TV SoundOff: Sunday Talking Heads
Well, hello there! Welcome once again to your weekly liveblog of the Sunday Morning political prattlefests! My name is Jason, and once again, I am away from my desk, overseas on vacation. How are the debt ceiling negotiations working out? Aren't you glad/dismayed/cynical about/ready to throatpunch somebody in Congress about the way it worked out/hasn't worked out/will never work out/everything in the economy is now collapsed in a heap and we're now all cooking stickmeat over open flames in the bombed out subprime housing subdivisions that now form the venue of our new lives as destitute squatters? I know I am/am not!
Last week, we kept things light and escapist, in keeping with the theme of summertime. But now that my time in the United Kingdom is over (and what bad timing to show up here after wiretapping everybody and calling it "journalism" is now frowned upon!), it's once again time to seriously contemplate why these shows don't make much of an effort to actually "cover" the "news" that affects the "lives" of "ordinary human Americans."
Let me commend you to the recent work of Mother Jones ace reporter-slash-superhero Mac McClelland. (And also her wonderful book about Burma!) She has, for the past month, been reporting from her home state of Ohio -- which is in many ways a "ground zero" of the economic crisis. She's been documenting the lives and travails of ordinary people in a way that your influential Sunday news programs never attempt, because they are all produced by people who think it's more important to have access to rich and influential people engaged solely in the act of winning re-election with the assistance of lobbyists, than it is to have access, or even a few stray thoughts about, poor people.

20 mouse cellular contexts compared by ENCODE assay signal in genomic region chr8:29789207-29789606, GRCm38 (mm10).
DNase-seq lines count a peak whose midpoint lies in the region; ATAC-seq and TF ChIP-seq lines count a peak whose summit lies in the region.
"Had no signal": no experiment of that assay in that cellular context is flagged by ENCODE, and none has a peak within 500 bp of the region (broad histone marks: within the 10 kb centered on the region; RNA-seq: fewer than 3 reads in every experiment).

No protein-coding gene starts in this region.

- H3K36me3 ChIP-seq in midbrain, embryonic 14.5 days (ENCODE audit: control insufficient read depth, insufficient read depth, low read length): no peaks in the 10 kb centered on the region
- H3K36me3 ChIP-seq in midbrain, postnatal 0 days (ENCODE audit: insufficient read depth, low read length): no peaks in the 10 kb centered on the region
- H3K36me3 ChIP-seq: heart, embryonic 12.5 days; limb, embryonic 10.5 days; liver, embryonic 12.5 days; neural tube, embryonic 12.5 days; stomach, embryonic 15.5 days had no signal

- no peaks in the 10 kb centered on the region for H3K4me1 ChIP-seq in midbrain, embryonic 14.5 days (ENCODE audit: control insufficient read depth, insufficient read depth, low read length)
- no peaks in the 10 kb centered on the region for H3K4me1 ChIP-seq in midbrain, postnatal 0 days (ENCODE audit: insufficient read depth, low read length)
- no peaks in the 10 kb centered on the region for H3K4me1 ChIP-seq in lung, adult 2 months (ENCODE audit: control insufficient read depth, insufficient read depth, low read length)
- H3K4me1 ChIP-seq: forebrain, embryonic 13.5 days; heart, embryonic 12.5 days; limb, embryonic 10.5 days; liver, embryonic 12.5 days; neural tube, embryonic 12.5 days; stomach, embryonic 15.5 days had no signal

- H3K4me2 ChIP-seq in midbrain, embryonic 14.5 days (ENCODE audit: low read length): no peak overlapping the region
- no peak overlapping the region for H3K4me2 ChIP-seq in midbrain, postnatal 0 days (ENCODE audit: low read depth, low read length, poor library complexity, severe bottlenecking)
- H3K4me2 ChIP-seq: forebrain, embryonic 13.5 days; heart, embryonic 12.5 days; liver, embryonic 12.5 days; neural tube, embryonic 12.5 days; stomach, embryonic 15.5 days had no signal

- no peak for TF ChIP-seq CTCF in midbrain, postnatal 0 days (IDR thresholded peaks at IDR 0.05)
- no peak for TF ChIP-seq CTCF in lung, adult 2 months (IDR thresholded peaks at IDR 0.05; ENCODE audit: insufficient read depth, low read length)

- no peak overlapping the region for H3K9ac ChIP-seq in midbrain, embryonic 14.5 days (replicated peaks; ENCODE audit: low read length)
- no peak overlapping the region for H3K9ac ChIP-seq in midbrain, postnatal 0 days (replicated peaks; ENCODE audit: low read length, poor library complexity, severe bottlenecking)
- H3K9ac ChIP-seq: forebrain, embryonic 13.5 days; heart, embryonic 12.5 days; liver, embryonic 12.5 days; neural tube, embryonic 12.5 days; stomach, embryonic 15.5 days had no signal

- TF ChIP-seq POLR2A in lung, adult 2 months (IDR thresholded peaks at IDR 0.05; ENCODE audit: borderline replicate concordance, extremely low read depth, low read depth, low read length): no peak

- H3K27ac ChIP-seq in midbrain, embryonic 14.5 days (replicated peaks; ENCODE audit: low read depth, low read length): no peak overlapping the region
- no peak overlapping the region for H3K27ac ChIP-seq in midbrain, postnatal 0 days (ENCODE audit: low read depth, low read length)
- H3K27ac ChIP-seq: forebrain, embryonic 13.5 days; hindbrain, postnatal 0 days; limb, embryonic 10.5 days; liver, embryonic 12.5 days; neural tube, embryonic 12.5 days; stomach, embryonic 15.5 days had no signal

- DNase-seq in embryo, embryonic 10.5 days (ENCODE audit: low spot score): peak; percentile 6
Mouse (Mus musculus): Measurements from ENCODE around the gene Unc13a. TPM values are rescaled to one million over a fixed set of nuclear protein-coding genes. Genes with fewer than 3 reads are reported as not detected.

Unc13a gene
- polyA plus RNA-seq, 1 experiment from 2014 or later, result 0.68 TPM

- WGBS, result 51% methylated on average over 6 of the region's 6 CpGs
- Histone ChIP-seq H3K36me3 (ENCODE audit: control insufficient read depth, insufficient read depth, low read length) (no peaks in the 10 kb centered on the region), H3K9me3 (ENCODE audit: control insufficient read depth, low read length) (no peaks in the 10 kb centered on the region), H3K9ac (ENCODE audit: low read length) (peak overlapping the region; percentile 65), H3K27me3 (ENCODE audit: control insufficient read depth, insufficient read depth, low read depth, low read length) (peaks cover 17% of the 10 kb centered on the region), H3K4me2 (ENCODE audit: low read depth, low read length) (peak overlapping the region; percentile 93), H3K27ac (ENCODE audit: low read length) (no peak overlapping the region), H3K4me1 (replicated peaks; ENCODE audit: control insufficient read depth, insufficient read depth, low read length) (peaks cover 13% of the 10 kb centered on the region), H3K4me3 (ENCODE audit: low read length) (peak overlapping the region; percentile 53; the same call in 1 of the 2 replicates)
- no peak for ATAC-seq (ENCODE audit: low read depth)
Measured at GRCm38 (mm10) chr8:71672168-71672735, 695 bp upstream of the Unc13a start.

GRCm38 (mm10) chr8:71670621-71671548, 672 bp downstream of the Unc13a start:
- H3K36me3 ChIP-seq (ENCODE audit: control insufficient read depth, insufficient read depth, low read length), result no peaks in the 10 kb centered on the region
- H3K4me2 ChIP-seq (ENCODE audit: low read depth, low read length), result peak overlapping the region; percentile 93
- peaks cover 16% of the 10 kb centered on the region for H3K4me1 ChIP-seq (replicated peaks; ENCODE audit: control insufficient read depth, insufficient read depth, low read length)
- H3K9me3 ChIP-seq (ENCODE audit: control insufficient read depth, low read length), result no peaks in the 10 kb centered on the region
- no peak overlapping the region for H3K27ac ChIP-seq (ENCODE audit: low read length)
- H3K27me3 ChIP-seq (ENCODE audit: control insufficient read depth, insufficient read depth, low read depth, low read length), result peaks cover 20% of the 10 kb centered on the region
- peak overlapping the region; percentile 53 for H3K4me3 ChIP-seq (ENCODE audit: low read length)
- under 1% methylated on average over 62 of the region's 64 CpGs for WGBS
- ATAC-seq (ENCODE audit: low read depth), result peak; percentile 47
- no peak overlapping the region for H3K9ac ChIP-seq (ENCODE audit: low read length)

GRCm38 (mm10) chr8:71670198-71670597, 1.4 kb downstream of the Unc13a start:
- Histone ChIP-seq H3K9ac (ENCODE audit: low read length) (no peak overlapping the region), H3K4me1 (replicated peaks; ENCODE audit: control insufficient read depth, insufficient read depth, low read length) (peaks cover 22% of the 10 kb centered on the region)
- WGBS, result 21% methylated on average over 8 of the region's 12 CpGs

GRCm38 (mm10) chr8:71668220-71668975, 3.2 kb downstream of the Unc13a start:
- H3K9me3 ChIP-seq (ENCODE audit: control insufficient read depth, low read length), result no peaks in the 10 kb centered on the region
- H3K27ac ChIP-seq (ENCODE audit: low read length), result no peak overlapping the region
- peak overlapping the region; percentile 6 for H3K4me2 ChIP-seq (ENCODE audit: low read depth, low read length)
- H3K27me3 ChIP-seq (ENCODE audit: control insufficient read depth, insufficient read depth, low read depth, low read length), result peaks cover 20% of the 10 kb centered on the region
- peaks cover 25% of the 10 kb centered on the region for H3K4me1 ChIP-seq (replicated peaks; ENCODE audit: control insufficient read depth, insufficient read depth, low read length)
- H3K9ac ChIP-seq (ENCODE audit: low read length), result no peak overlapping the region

McClelland's recent trip to a massive warehouse where an online company ships cheap merchandize from overseas to homes hither and yon was as suitable a depressing picture of the reality of modern life as you are likely to read. There, perma-temps perform repetitive motions for scraps and the hope that they might get to spend a few minutes each day in air conditioning.
"Somebody did studies and spreadsheets and crunched those numbers," he said, "and figured out that the cheapest way to get that job done is to treat people like that." Which is important, he explained, because "the profit margins on those contracts are razor thin."
[Your regular Sunday morning liveblog returns on 7/31, so, cheer up, I guess?]